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README.md

Crazy Man in Straight Jacket

Join the chat at https://gitter.im/uptech/Constraid

Constraid

Constraid is your personal NSLayoutConsraint Aid. It's job is to make it as simple as possible for you to programmatically use AutoLayout in your iOS & MacOS projects.

For example if you have a child view (childView) added as a subview of a parent view (parentView) and you want that child view to match the width of the parent view and be flush with the top edge of the parent view you would normally do the following with AutoLayout:

childView.translatesAutoresizingMaskIntoConstraints = false
childView.leadingAnchor.constraint(equalTo: parentView.leadingAnchor).isActive = true
childView.trailingAnchor.constraint(equalTo: parentView.trailingAnchor).isActive = true
childView.topAnchor.constraint(equalTo: parentView.topAnchor).isActive = true

However, with the aid of Constraid it is as simple as

cup(childView, byTopEdgeOf: parentView).activate()

The power of Constraid is that it provides higher level concepts such as cup, flush, etc. that make it easier to reason about your layouts, and does so in a way fully discoverable via auto-completion and focused on reducing the amount of code necessary to properly define layouts.

Another powerful concept it introduces is constraint collections which can be combined as follows:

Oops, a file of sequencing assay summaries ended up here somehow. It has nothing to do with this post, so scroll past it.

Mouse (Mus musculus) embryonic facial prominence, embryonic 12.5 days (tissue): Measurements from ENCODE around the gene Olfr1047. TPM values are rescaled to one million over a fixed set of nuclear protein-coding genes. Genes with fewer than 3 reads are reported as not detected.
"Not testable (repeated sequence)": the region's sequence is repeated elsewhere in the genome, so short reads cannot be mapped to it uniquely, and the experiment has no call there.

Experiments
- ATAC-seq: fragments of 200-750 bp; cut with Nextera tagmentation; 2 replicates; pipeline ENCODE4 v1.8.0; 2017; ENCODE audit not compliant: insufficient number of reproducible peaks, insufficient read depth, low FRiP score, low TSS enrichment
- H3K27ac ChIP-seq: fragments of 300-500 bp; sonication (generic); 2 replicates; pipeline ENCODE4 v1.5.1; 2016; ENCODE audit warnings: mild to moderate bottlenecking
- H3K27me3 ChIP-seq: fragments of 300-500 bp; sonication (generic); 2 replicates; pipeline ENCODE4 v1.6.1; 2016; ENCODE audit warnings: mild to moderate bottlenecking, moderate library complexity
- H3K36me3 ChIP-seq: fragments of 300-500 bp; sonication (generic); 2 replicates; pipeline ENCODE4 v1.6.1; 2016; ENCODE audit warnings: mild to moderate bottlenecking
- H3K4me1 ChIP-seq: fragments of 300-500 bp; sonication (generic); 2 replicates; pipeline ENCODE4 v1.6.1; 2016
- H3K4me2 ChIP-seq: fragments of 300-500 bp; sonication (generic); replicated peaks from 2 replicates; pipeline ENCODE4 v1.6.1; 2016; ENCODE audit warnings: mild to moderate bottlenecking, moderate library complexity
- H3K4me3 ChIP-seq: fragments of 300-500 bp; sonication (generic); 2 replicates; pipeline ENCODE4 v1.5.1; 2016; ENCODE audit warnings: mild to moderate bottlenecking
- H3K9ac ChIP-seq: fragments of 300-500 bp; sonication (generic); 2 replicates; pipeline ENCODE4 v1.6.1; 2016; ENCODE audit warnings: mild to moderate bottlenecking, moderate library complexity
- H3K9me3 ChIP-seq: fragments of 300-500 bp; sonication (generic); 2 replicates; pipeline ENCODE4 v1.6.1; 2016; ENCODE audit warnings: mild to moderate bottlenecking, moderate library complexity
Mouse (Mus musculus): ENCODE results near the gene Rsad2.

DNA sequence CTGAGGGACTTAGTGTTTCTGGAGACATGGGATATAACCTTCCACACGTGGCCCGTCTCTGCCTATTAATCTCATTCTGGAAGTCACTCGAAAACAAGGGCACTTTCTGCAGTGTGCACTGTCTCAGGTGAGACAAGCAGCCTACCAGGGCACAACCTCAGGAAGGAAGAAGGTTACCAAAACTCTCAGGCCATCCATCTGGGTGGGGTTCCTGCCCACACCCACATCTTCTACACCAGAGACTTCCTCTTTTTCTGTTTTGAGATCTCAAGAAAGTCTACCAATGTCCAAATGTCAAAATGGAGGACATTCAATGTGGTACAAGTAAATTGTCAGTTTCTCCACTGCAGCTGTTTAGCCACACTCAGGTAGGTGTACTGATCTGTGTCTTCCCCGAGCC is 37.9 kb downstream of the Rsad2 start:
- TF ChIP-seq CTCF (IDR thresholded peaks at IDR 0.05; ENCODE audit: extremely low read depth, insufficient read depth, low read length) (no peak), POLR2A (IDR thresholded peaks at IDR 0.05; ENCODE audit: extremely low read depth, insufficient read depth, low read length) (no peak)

let constraints = flush(childView, withVerticalEdgesOf: parentView) +
                  center(childView, verticallyWithin: parentView)
constraints.activate()

The above is extremely useful when doing AutoLayout Animation or when you simply want to deactivate or activate a collection of constraints.

Crazy Woman in Straight Jacket

Setup

Carthage is the best way to add Constraid to your project.

  1. Add the following to your Cartfile.

    github "uptech/Constraid"
    
  2. Follow the Carthage instructions for adding frameworks to your application.

Usage

Constraid tries to simplify things by building on top of the lower level constructs provided by Apple's AutoLayout system.

In general Constraid provides a number of methods that aid with defining constraint relationships between views. Currently, the provided methods are grouped into the following sections.

Flush

Lets say you want viewA to sit flush or right along viewB's edges, meaning be sized the same size as viewB. You can accomplish this by using the following:

flush(viewA, withEdgesOf: viewB)

If on the other hand you wanted viewA to fill the space of viewB up to viewB's margins, you could simply do.

flush(viewA, withMarginsOf: viewB)

The flush methods simply create one or more equivalency constraints between the two views and the appropriate attributes. A list of the short versions of all the flush methods are provided below.